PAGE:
This is a Paradiesapfel, a Weihnachten tradition in some of Germany's regions that has a religious background. An evergreen fir tree has been a symbol of Hope and Life during dark winters since pre-Christian times, and for generations in our homes too. At least until the needles begin to fall.
Hidden among the branches of some Christmas Trees in Germany will be a highly polished red apple, the Paradise Apple.
During Heiligeabend, Christmas Eve, there is an old tradition in some regions that the red apple is believed to bring those who see it nearer to "Paradise", perhaps even back to a paradise lost. Symbolizing the promise of help finding something lost, a person, love, faith, whatever it may be. Or support in discovering the way onto a new path.
The apple opens a door to HOPE.
During the Middle Ages tales showing the history of creation, known as "Games of Paradise", were acted in front of churches on Christmas Eve, and a fir tree was the Paradiesbäume, Tree of Paradise.
Decorated with red apples that were harvested in autumn but in a northern European winter kept fresh.
On the early Christian calendar December 24 was Adam and Eve’s Day, and in medieval times this type of play taught the Bible to a mainly illiterate population. It was based on the story of the "lost paradise" from the book of Genesis, when Eve persuaded Adam to try some forbidden fruit she had picked and eaten from "the tree of knowledge of good and evil". This led to them being thrown out of their paradise.
Although the fruit wasn't specifically named as an apple, it could just have easily have been figs, grapes, lemons, pomegranates or perhaps even a quince.
For Christians Jesus birth symbolized the hope of a Paradise to aim for, and they combined this with ancient northern European pre-Christian traditions for the Winter Solstice, when evergreen branches and fire were used to symbolize life's continued victory over cold and darkness.
It is sometimes said German merchants erected the original Christmas tree in Riga, Latvia, in the 16th century, but the first confirmed sighting of a Christmas Tree had already happened in Freiburg during the 15th century, and they were seen later in Alsace in the 16th century. A region that is now part of France but has spent a great deal of the last centuries belonging to either France or Germany,
By the 17th century Christmas trees decorated with apples were found throughout Germany, although they were more likely to stand outside than inside, and it was much later that oranges and other ornaments joined them. This is also around the time they began to be brought into the home.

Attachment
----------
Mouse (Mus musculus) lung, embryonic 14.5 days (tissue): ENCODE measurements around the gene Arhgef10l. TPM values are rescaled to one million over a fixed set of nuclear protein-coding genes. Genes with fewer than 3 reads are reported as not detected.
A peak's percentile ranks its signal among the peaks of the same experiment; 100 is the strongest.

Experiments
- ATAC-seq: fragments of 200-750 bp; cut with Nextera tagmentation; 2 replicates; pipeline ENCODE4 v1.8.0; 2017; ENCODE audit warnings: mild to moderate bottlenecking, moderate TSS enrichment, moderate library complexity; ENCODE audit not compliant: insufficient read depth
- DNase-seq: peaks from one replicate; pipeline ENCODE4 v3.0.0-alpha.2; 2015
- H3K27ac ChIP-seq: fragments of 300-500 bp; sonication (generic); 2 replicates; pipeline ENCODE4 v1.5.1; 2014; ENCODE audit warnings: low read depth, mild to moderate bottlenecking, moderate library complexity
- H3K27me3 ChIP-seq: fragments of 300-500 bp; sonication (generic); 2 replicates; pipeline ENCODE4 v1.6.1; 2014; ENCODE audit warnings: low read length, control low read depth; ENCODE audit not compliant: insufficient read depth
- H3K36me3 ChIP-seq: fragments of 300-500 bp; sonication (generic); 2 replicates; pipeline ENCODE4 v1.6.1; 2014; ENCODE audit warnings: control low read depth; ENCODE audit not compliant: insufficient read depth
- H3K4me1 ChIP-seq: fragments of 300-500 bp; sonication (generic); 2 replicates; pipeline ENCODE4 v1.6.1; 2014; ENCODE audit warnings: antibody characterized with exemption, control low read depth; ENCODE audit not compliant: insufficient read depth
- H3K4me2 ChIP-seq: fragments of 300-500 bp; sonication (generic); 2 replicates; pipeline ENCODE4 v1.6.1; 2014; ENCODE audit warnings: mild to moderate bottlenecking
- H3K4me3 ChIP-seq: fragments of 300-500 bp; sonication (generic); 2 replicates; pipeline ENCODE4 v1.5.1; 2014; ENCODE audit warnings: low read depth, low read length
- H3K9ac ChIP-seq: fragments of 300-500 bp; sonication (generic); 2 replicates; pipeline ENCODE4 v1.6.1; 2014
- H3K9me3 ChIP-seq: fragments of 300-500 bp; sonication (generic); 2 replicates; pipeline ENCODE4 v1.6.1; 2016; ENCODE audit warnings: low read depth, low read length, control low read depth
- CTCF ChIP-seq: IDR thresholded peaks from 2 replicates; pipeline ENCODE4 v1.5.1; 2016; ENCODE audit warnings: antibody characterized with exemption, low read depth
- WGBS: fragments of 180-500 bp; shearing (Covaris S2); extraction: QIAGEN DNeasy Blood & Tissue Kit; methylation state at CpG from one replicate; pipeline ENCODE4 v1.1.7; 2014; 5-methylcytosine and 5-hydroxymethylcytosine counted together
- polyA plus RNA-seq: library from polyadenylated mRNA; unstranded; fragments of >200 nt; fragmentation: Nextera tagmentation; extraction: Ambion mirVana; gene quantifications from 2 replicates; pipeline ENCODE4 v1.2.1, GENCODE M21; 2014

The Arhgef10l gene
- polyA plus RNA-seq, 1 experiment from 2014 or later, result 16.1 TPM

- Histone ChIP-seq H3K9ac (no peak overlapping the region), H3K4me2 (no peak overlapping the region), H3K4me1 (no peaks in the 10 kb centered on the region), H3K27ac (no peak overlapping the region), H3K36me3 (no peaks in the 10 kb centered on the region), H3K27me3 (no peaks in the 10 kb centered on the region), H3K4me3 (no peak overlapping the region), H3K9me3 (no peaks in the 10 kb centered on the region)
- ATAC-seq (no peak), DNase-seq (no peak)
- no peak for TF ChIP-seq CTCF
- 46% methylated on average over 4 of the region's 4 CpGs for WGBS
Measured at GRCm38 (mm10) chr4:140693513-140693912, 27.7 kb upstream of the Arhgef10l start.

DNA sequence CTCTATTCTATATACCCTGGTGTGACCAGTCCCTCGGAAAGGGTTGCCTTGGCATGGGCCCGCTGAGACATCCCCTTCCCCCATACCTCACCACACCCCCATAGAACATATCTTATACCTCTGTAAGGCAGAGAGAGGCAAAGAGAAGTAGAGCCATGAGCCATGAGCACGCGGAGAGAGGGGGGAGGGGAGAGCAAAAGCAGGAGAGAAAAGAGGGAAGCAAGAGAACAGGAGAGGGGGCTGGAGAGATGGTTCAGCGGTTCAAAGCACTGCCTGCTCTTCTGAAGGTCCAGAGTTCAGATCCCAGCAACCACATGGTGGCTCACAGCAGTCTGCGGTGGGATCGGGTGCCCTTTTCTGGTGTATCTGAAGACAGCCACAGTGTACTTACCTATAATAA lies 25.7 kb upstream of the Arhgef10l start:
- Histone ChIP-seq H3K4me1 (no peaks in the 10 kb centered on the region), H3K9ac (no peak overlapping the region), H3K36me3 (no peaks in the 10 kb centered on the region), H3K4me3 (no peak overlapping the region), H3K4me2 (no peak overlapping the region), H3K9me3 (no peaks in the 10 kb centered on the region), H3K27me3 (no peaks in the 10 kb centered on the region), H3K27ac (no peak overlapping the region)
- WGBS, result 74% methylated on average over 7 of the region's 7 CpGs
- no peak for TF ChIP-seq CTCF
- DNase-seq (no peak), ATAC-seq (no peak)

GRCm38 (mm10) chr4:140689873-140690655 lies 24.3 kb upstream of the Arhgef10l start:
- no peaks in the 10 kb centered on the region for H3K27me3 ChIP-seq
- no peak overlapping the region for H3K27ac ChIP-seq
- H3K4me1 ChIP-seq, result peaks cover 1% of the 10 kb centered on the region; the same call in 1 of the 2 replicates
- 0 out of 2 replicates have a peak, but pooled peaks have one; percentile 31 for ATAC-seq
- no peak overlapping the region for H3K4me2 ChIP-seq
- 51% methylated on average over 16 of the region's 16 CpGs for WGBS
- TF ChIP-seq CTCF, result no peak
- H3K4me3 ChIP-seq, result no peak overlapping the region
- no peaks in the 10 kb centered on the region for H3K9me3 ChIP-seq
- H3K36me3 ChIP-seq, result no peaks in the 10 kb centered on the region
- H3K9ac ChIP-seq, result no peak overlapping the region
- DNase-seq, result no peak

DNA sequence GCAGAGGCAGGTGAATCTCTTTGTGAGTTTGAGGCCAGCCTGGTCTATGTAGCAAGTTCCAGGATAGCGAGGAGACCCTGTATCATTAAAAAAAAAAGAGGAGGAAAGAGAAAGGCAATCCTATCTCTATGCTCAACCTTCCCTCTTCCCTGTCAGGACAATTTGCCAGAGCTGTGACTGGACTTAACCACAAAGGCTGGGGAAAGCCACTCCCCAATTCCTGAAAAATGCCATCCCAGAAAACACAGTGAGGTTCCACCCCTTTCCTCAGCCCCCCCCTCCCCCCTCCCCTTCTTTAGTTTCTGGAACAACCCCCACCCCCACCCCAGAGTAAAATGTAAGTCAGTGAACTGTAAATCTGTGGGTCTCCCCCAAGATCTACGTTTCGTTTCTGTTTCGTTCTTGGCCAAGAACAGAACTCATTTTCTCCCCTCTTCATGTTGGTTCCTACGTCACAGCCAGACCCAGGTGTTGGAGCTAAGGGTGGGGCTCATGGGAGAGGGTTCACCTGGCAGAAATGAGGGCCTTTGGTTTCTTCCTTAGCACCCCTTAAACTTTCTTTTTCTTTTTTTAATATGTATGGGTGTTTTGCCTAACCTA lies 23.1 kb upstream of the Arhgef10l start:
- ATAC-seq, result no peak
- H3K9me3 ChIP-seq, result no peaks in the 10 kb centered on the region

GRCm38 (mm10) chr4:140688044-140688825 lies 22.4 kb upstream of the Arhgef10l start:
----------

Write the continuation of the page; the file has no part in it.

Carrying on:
A legend is that in the mid-19th century there had been a drought followed by a failed harvest, and with apples difficult to find and expensive that year Meisenthal glass workers, in France close to the German border, decorated their trees with glass baubles that they had made for optical glasses. Over the next years they began to blow apple shapes from glass, and these were the original Christmas baubles.
Hundreds of years after they were originally introduced during Weihnachten, apples are still very much a part of the German Christmas tradition, including the delicious "Weihnachts Apfel".
They can be cored, filled with Raisins, Nuts, Almonds, Ginger or Marzipan and baked. Mounted on sticks and candied with a bright red toffee coating, or used as ingredient in anything from cakes and punch to herring salad and stuffing for a goose. Apples are everywhere.
The Paradiesapfel is not a custom found everywhere in Germany, but where there is one sitting among the branches of a Christmas tree it is a Weihnachten tradition in memory of a "paradise" that has perhaps been lost, but symbolizing the hope and promise that it can, and will, be re-found, even if at the time this seems impossible. Encouraging something to work for, to aim towards. HOPE.
It is a custom followed by many today who have no religious affiliations, while the fresh apple is together with Lebkuchen, chocolates, candies and nuts among the Christbaumschmuck, Christmas ornaments, children enjoy "plundering" from the tree at Epiphany. The end of the twelve days of Christmas.
Although it could also be that it ends up as a treat for the local wildlife to enjoy on a cold January day when food is scarce, so for them also it is a Paradiesapfel.